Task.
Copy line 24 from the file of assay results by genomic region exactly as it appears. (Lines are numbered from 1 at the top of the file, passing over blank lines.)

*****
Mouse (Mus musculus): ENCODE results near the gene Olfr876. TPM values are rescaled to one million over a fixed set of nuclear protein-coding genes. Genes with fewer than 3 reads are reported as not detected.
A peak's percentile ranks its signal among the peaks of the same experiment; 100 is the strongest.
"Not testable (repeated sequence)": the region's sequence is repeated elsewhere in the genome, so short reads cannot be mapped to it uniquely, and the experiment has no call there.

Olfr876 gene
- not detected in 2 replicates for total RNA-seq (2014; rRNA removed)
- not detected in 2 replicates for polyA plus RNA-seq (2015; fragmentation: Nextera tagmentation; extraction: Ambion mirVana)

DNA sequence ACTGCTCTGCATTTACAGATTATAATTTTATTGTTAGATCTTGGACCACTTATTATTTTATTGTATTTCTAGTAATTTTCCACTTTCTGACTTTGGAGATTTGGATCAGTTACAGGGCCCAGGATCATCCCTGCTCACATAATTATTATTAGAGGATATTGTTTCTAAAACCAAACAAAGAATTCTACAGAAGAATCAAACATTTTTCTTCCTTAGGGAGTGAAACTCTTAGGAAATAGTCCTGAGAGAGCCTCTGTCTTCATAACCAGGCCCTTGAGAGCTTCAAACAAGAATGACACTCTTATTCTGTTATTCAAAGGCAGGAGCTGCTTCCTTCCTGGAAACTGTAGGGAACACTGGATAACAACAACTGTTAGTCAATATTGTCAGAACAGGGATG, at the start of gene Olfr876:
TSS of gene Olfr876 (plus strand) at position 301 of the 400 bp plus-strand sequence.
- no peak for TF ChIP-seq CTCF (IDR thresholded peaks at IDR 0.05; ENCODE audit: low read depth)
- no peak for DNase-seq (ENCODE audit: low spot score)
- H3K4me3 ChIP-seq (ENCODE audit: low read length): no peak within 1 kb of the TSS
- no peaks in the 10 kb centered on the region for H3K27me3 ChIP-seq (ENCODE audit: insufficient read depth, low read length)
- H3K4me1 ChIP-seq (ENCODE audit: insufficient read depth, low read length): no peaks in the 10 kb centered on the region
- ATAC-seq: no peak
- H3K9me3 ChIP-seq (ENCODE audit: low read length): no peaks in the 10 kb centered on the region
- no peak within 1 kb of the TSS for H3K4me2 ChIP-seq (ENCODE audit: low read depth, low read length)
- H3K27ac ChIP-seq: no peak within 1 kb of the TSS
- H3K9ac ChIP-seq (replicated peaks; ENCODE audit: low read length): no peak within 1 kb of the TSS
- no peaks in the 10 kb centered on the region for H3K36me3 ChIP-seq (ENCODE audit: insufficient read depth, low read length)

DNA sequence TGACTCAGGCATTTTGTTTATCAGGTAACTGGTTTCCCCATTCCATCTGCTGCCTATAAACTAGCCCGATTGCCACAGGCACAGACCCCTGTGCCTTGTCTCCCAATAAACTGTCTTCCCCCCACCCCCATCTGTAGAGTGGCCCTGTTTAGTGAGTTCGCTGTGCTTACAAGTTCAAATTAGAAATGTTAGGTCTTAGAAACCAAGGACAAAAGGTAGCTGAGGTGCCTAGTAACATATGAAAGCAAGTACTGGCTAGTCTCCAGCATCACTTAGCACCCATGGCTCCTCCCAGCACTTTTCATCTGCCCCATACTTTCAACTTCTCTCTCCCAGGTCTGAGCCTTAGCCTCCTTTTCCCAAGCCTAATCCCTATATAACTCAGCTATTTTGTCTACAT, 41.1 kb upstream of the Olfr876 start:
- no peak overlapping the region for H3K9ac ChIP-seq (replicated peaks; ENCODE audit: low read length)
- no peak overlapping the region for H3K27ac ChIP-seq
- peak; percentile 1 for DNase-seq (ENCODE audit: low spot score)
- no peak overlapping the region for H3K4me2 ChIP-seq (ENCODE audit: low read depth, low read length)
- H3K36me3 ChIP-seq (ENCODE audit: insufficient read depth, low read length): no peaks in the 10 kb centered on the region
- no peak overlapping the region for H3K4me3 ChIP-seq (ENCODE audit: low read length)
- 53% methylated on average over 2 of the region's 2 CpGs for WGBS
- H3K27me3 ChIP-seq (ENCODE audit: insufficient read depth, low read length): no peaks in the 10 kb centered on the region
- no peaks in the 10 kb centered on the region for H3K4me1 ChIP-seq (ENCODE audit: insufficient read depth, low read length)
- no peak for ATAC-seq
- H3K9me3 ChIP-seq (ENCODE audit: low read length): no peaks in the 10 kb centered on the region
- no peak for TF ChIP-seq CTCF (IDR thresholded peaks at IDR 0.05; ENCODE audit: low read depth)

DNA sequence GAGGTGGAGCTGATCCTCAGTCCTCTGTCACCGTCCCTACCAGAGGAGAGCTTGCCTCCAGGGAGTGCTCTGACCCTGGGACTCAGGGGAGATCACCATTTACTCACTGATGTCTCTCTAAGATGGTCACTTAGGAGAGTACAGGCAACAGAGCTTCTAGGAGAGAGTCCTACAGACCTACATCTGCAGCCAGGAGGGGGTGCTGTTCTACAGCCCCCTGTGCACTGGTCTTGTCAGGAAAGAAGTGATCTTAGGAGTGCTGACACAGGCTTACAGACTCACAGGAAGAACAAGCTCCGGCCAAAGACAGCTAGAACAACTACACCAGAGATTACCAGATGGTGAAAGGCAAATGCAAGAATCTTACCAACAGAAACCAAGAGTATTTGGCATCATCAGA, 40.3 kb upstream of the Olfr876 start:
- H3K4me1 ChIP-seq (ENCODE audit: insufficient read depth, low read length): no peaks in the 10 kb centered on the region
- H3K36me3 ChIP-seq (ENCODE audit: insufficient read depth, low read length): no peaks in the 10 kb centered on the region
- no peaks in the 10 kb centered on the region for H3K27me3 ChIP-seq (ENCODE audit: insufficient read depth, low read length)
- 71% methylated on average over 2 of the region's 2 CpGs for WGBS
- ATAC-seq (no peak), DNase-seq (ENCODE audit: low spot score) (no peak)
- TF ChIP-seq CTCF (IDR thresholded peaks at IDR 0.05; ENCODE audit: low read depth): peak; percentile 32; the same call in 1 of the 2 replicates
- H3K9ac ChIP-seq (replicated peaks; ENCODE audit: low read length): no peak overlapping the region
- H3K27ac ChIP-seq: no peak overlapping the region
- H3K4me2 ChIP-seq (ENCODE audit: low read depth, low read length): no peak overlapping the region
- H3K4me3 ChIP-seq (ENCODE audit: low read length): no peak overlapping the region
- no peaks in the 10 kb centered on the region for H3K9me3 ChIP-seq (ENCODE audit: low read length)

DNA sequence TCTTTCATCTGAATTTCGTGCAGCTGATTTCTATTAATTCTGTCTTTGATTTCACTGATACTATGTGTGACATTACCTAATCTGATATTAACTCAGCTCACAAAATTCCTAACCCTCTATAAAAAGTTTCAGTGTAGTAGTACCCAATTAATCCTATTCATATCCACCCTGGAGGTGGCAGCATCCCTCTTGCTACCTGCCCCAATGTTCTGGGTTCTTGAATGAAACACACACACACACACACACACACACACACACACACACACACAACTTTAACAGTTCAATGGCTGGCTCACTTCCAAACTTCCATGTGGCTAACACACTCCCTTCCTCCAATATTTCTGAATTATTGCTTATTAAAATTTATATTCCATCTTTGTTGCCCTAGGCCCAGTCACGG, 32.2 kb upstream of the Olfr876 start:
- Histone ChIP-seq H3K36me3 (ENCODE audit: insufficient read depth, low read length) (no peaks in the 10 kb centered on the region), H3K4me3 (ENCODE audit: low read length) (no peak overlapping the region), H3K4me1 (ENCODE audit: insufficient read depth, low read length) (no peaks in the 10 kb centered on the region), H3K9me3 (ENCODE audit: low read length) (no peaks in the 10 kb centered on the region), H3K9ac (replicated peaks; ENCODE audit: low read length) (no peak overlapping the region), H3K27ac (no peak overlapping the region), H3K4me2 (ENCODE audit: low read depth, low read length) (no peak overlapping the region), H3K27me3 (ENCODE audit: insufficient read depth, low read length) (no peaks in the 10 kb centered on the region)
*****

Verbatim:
- no peak overlapping the region for H3K4me2 ChIP-seq (ENCODE audit: low read depth, low read length)